At the end of last week, Opera Parallèle (OP) announced that it had uploaded to YouTube a video document of its original production of “The Lighthouse,” a one-act opera with both music and libretto by Peter Maxwell Davies. The video was made on the opening night of the performance of this production, which took place at Z Space on April 29, 2016. Artistic Director Nicole Paiement conducted a chamber ensemble of twelve instrumentalists and the three vocalists on the stage, tenor Thomas Glenn, baritone Robert Orth, and bass David Cushing. Creative Director Brian Staufenbiel was responsible for both stage direction and set design.
Sadly, I was not able to attend this performance, having made a commitment to cover the New Frequencies Fest presented by the Yerba Buena Center for the Arts. I had the good fortune to see Jack O’Brien’s staging for the San Diego Opera, which was presented at the Old Globe Theatre (in San Diego), where O’Brien was Artistic Director. That occasion was sufficient to establish the opera as a personal favorite. In addition, during my tenure with Examiner.com, I was able to write about the Naxos reissue of the Collins Classics recording of “The Lighthouse,” featuring Davies conducting members of the BBC Philharmonic.
The Wikipedia page for the opera provides a useful summary of the plot:
The scenario was inspired by a true story. In December 1900 a lighthouse supply ship called the Hesperus, based in Stromness, Orkney, went on its routine tour of duty to the Flannan Isles in the Outer Hebrides of Scotland. The lighthouse was empty - all three beds and the table looked as if they had been left in a hurry and the lamp, though out, was in perfect working order, but the men had disappeared into thin air. The composer has taken liberties, and changed the name of the lighthouse to Fladda, this being not a usual name in the Western Isles of Scotland, to avoid offence or distress to any relatives of those concerned in the original incident.
The opera itself is structured in two parts. The Prologue is entitled “The Court of Enquiry.” It basically documents the testimony of three officers describing their discovery of a deserted lighthouse. This is followed by “The Cry of the Beast,” whose narrative reconstructs the events leading up to the conditions reported in the Prologue. The vocalists are the same for both parts of the opera.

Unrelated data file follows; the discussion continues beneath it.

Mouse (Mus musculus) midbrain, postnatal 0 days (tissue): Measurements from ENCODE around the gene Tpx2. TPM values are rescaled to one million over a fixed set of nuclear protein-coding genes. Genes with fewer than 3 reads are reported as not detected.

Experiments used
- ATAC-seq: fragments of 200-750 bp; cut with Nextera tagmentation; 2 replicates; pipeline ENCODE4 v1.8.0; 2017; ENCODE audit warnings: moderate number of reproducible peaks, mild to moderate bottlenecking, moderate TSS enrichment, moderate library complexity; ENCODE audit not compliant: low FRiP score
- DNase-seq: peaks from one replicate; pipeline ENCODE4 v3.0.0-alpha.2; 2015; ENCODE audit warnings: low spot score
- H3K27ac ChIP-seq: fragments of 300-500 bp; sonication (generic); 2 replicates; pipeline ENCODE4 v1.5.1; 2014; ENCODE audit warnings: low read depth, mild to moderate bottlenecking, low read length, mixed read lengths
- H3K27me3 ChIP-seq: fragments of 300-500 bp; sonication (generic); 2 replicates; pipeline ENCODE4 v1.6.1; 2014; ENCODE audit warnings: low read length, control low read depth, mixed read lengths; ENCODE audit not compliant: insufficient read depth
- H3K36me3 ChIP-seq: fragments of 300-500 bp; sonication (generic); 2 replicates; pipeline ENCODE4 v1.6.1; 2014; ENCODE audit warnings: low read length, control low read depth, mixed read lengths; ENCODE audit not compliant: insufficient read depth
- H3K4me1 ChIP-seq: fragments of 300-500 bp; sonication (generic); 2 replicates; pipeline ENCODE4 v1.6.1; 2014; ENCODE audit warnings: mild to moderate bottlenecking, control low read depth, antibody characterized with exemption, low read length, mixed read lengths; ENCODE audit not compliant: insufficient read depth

Arthur (David Cushing, above), Sandy (Thomas Glenn, left), and Blazes (Robert Orth, right) faced by the four Fabric Dancers (photograph by Stefan Cohen, courtesy of Opera Parallèle)
The second part establishes the strong differences in personalities that cuts across the three keepers of the lighthouse. Davies captures these differences by giving each character a representative song. Blazes (the baritone) begins with what sounds like a jolly ballad until the listener realizes that he is singing about his having committed a murder for which his father was arrested and hanged. He is followed by Sandy (the tenor) singing the sort of love ballad that would not be out of place in a narrative by James Joyce. Finally, Arthur (the bass) sings a Salvation Army song about God’s wrath delivered to those that worshipped the Golden Calf. (This song includes the phrase “the cry of the beast.”) What happens next is deliberately left ambiguous in the libretto, although, since it is sung last, Arthur’s song carries a strong connotation of Divine vengeance.
Sadly, the OP video does little justice to this enigmatic narrative. Most importantly, while titles were projected of the English-language text at the performance, they were not provided in the video version. While all three of the vocalists commanded clear delivery of their parts, there is an overall density to Davies’ rhetoric (even with modest resources), which often leads to the instruments overpowering the vocalists. This makes titles necessary for everyone that has not memorized the libretto. Also, for the inquiry hearing, the horn is supposed to embody the questions being put to the three officers; and O’Brien made this clear by situating the horn player on audience side, having the answers put to the audience as the surrogate for the inquiry panel. In Staufenbiel’s staging, the relationship between question and answer is made clear only through the titles that allow the audience to realize that the vocal work consists of answers to questions, whose texts are never heard.
I was also put off by the way in which the staging tended to try to reduce the narrative to little more than a ghost story. To this end Staufenbiel recruited four “Fabric Dancers” (Stephen DiBiase, Quilet Rarang, Rachel Strickland, and Byron Heinrich), so called because all movements take place under vast swathes of billowing cloth. I would suggest that Davies’ intention was to allow the instruments to narrate the fate of the three lighthouse keepers. If that narration is ambiguous as an account of events, it is still rich in connotation, leaving the details to the imagination of every listener/viewer. Staufenbiel’s approach to staging tended to undermine the power of imagination, rather than encourage it.
The overall result is a disappointing interpretation that honors Davies’ approach to narration too little and, instead, overloads the viewer with content that distracts, rather than enlightens.